What are anabolic steroids and how do they work?

CurioCity
23 January 2012

Many prominent athletes in both professional and amateur sports have been caught “doping” and the accusation alone can sidetrack a promising career. However, winning an Olympic medal can have huge potential payoffs. The lure is obviously big, so what exactly are anabolic steroids and why do they have such a bad rap?

Steroids, or “Roids”, are mainly taken for one of 3 reasons: 1) Body builders take them to increase muscle mass and create a more lean physique with less body fat. In fact, the word anabolic means “to build up”; 2) Endurance athletes such as cross-country skiers take them to increase the amount of high intensity work that their body can withstand; and 3) Others simply take them to “look good”. According to the most reliable estimates, up to 3% of high school students admit to having tried performance enhancing steroids at least once!

So, what exactly are steroids? If you remember your human biology lessons, there area actually many types, but not all of them are important for physique. Androgens are the main male hormones and are important for the development of muscle mass, secondary sex characteristics (sexual development, facial and pubic hair, etc.), male fertility and behaviour.

In the body, testosterone is made primarily by the testes. However, testosterone itself is very weak and must be converted by the prostate to its active form, dihydrotestosterone (DHT). Over 95% of DHT comes from this source. The adrenal gland also secretes weak androgens called androstenedione (ANDRO) and dehydroepiandrosterone (DHEA), which also must be modified by the body to become active. You may remember that several prominent baseball players, including home run king Mark McGuire, have been accused of taking androstenedione. Interestingly, when taken in very large amounts, these hormones overpower the body’s ability to convert them to DHT. This results in the production of female hormones, or estrogens. More on this later...

Steroids exert their effect on many different tissues. They start by penetrating the cell itself and binding receptor proteins that alter our DNA. During puberty, androgens help with muscle development and is one of the main reasons why men have almost twice the muscle mass of women. Androgens also lead to growth of axillary, chest and pubic hair. They promote growth of the penis as well as the larynx and vocal cords, which results in deepening of the voice during puberty. Unfortunately, sebaceous glands on the skin are also activated, leading to acne. In adults, androgens are important for physical vitality as well as sexual desire. Talk about your raging hormones!

So if steroids are so great, why doesn’t everyone take them? The health effects depend on the type of steroid, the dose and duration used, the age at which you start and how it is taken. Athletes who abuse steroids often take them at much greater levels than those found naturally in the body. At these high amounts, the body’s own production of testosterone, as well as other hormones that regulate the testes, drops dramatically (a process known as feedback inhibition). In men, this can lead to testicular shrinkage and infertility. Not only are the sperm reduced in number, but they are also unable to swim properly! Because excessive androgens can also lead to over production of female hormones, some men can develop breasts, a condition known as gynecomastia.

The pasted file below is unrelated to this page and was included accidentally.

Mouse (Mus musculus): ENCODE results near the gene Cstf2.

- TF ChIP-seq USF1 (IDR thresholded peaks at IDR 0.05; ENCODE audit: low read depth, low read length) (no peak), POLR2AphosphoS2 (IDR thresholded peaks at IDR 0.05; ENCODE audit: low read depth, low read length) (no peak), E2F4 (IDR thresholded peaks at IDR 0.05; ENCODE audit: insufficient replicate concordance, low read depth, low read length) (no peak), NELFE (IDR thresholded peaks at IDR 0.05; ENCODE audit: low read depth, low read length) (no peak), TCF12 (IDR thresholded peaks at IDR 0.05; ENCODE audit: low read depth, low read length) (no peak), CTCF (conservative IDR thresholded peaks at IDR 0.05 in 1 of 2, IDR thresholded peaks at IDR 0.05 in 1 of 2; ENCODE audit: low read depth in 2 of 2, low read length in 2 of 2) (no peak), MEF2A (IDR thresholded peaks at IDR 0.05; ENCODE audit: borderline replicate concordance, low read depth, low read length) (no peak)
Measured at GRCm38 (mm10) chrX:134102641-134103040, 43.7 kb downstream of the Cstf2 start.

In women, the most common side effects include development of a male physique, deepening of the voice, growth of chest and facial hair, acne, enlargement of the clitoris and male-pattern baldness. Menstrual irregularities are also common.

Other serious problems include the development of liver tumours, prostate cancer, heart disease and stroke. There have also been several reports of sudden death in otherwise healthy, young athletes. Finally, because of needle-sharing, there is a risk of HIV/AIDS, hepatitis B and C as well as other infectious diseases.

One of the most commonly talked about side effects is so-called “Roid Rage”. In fact, the connection between testosterone levels and aggressive behaviour is well known. It is also suspected that there is a connection between steroid use and the development of other psychotic disorders.

When taken in pill form, testosterone is quickly made inactive by your liver. Chemists have been busy modifying its chemical structure to get past this "inconvenient" problem. This has led to the development of many substances that act just like steroids, but are often unscrupulously sold as “supplements”. Make no mistake – your body will change them back to their active steroid form. This is one reason why unsuspecting athletes are often caught with positive drug tests.

Today, most steroids are taken as injections into the muscle, as creams, or as pills. Although evidence suggests that steroids will lead to gains in strength and endurance beyond what can be expected from training alone, this requires very large amounts. Thus, to maximize the dose taken, athletes will “stack” the medications by taking several different forms at once.

So that’s the skinny on steroids. Unfortunately, nothing in life comes for free and there is no substitute for hard work at the gym!

For more information on steroids and drugs in sports, check out these websites:

The World Anti-doping Agency

www.wada-ama.org

The Official Site of the Turin Winter Olympic games

www.olympics.com

We would like to thank Dr. A. Andrew Ray for his medical expertise. Dr. Ray is a Urology resident at the University of Western Ontario (London). He attended medical school at Dalhousie University (Halifax, NS).

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